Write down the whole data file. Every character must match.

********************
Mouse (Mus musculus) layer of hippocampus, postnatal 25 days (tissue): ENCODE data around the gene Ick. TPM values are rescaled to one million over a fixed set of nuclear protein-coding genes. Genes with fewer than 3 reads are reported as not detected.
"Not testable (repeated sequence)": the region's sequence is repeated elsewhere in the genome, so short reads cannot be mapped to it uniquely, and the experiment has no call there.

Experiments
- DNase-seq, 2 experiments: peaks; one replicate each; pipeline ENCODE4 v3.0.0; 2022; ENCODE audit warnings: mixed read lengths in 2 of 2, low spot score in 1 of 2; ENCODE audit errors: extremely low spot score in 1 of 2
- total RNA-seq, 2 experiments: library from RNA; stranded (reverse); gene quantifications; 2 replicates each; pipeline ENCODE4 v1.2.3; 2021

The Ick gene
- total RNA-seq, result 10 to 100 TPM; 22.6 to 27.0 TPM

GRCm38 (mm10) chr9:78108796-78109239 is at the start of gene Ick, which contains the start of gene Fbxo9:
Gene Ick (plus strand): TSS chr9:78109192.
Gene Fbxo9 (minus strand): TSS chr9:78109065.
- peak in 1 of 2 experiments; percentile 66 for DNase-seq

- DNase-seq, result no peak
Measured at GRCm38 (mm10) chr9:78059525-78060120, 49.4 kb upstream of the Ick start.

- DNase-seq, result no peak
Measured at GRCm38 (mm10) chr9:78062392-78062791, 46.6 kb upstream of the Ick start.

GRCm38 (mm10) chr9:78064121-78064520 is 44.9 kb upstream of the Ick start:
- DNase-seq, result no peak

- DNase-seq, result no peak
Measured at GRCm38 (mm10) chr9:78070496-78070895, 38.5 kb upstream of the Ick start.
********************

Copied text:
Mouse (Mus musculus) layer of hippocampus, postnatal 25 days (tissue): ENCODE data around the gene Ick. TPM values are rescaled to one million over a fixed set of nuclear protein-coding genes. Genes with fewer than 3 reads are reported as not detected.
"Not testable (repeated sequence)": the region's sequence is repeated elsewhere in the genome, so short reads cannot be mapped to it uniquely, and the experiment has no call there.

Experiments
- DNase-seq, 2 experiments: peaks; one replicate each; pipeline ENCODE4 v3.0.0; 2022; ENCODE audit warnings: mixed read lengths in 2 of 2, low spot score in 1 of 2; ENCODE audit errors: extremely low spot score in 1 of 2
- total RNA-seq, 2 experiments: library from RNA; stranded (reverse); gene quantifications; 2 replicates each; pipeline ENCODE4 v1.2.3; 2021

The Ick gene
- total RNA-seq, result 10 to 100 TPM; 22.6 to 27.0 TPM

GRCm38 (mm10) chr9:78108796-78109239 is at the start of gene Ick, which contains the start of gene Fbxo9:
Gene Ick (plus strand): TSS chr9:78109192.
Gene Fbxo9 (minus strand): TSS chr9:78109065.
- peak in 1 of 2 experiments; percentile 66 for DNase-seq

- DNase-seq, result no peak
Measured at GRCm38 (mm10) chr9:78059525-78060120, 49.4 kb upstream of the Ick start.

- DNase-seq, result no peak
Measured at GRCm38 (mm10) chr9:78062392-78062791, 46.6 kb upstream of the Ick start.

GRCm38 (mm10) chr9:78064121-78064520 is 44.9 kb upstream of the Ick start:
- DNase-seq, result no peak

- DNase-seq, result no peak
Measured at GRCm38 (mm10) chr9:78070496-78070895, 38.5 kb upstream of the Ick start.